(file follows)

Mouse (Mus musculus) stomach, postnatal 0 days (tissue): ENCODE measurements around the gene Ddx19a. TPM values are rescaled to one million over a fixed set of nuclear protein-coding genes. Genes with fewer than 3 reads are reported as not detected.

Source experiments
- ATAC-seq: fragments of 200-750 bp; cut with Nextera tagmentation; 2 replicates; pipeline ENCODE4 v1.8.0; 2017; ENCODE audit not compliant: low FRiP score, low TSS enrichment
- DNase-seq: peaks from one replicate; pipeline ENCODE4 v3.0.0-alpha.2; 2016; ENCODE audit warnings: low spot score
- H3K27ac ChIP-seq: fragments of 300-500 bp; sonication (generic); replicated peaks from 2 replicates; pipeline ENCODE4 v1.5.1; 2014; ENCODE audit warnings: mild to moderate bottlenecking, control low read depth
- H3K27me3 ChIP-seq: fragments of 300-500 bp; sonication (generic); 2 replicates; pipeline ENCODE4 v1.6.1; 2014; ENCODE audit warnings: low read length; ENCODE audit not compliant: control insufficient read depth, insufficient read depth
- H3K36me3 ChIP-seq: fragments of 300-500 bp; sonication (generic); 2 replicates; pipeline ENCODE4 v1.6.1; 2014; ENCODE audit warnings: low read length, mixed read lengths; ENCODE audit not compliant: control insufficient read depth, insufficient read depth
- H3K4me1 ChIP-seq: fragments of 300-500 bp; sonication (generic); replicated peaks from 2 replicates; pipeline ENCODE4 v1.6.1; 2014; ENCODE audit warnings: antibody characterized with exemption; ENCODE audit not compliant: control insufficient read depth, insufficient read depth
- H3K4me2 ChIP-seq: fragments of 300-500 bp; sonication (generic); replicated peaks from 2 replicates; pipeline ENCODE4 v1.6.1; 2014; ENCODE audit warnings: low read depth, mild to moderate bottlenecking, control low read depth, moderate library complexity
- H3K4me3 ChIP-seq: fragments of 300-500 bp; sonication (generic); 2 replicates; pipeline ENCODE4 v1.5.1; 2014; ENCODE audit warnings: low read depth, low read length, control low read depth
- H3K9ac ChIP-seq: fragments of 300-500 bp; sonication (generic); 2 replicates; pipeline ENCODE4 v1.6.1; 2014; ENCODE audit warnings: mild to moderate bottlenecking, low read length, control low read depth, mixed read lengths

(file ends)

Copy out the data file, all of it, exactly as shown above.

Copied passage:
Mouse (Mus musculus) stomach, postnatal 0 days (tissue): ENCODE measurements around the gene Ddx19a. TPM values are rescaled to one million over a fixed set of nuclear protein-coding genes. Genes with fewer than 3 reads are reported as not detected.

Source experiments
- ATAC-seq: fragments of 200-750 bp; cut with Nextera tagmentation; 2 replicates; pipeline ENCODE4 v1.8.0; 2017; ENCODE audit not compliant: low FRiP score, low TSS enrichment
- DNase-seq: peaks from one replicate; pipeline ENCODE4 v3.0.0-alpha.2; 2016; ENCODE audit warnings: low spot score
- H3K27ac ChIP-seq: fragments of 300-500 bp; sonication (generic); replicated peaks from 2 replicates; pipeline ENCODE4 v1.5.1; 2014; ENCODE audit warnings: mild to moderate bottlenecking, control low read depth
- H3K27me3 ChIP-seq: fragments of 300-500 bp; sonication (generic); 2 replicates; pipeline ENCODE4 v1.6.1; 2014; ENCODE audit warnings: low read length; ENCODE audit not compliant: control insufficient read depth, insufficient read depth
- H3K36me3 ChIP-seq: fragments of 300-500 bp; sonication (generic); 2 replicates; pipeline ENCODE4 v1.6.1; 2014; ENCODE audit warnings: low read length, mixed read lengths; ENCODE audit not compliant: control insufficient read depth, insufficient read depth
- H3K4me1 ChIP-seq: fragments of 300-500 bp; sonication (generic); replicated peaks from 2 replicates; pipeline ENCODE4 v1.6.1; 2014; ENCODE audit warnings: antibody characterized with exemption; ENCODE audit not compliant: control insufficient read depth, insufficient read depth
- H3K4me2 ChIP-seq: fragments of 300-500 bp; sonication (generic); replicated peaks from 2 replicates; pipeline ENCODE4 v1.6.1; 2014; ENCODE audit warnings: low read depth, mild to moderate bottlenecking, control low read depth, moderate library complexity
- H3K4me3 ChIP-seq: fragments of 300-500 bp; sonication (generic); 2 replicates; pipeline ENCODE4 v1.5.1; 2014; ENCODE audit warnings: low read depth, low read length, control low read depth
- H3K9ac ChIP-seq: fragments of 300-500 bp; sonication (generic); 2 replicates; pipeline ENCODE4 v1.6.1; 2014; ENCODE audit warnings: mild to moderate bottlenecking, low read length, control low read depth, mixed read lengths